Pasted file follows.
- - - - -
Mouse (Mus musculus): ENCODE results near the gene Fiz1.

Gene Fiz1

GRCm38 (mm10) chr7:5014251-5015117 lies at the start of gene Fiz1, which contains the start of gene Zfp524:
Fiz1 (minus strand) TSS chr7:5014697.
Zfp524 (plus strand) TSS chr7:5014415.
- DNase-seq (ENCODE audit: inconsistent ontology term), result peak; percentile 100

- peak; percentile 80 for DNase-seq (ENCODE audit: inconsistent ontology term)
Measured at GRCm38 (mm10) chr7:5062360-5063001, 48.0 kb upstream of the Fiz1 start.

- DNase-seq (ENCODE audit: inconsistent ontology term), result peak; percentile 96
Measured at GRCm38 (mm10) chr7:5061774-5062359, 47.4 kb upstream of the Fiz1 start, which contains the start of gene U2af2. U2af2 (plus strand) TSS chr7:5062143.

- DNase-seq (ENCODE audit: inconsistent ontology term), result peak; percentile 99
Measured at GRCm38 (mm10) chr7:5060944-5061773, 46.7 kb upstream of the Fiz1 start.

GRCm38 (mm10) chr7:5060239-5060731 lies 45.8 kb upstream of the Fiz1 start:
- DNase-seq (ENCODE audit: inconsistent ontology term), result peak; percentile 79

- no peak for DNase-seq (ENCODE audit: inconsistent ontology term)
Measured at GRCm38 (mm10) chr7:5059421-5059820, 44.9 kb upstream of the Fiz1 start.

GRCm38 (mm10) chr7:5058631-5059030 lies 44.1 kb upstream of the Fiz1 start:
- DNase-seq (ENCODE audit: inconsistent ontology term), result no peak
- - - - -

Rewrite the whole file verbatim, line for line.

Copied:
Mouse (Mus musculus): ENCODE results near the gene Fiz1.

Gene Fiz1

GRCm38 (mm10) chr7:5014251-5015117 lies at the start of gene Fiz1, which contains the start of gene Zfp524:
Fiz1 (minus strand) TSS chr7:5014697.
Zfp524 (plus strand) TSS chr7:5014415.
- DNase-seq (ENCODE audit: inconsistent ontology term), result peak; percentile 100

- peak; percentile 80 for DNase-seq (ENCODE audit: inconsistent ontology term)
Measured at GRCm38 (mm10) chr7:5062360-5063001, 48.0 kb upstream of the Fiz1 start.

- DNase-seq (ENCODE audit: inconsistent ontology term), result peak; percentile 96
Measured at GRCm38 (mm10) chr7:5061774-5062359, 47.4 kb upstream of the Fiz1 start, which contains the start of gene U2af2. U2af2 (plus strand) TSS chr7:5062143.

- DNase-seq (ENCODE audit: inconsistent ontology term), result peak; percentile 99
Measured at GRCm38 (mm10) chr7:5060944-5061773, 46.7 kb upstream of the Fiz1 start.

GRCm38 (mm10) chr7:5060239-5060731 lies 45.8 kb upstream of the Fiz1 start:
- DNase-seq (ENCODE audit: inconsistent ontology term), result peak; percentile 79

- no peak for DNase-seq (ENCODE audit: inconsistent ontology term)
Measured at GRCm38 (mm10) chr7:5059421-5059820, 44.9 kb upstream of the Fiz1 start.

GRCm38 (mm10) chr7:5058631-5059030 lies 44.1 kb upstream of the Fiz1 start:
- DNase-seq (ENCODE audit: inconsistent ontology term), result no peak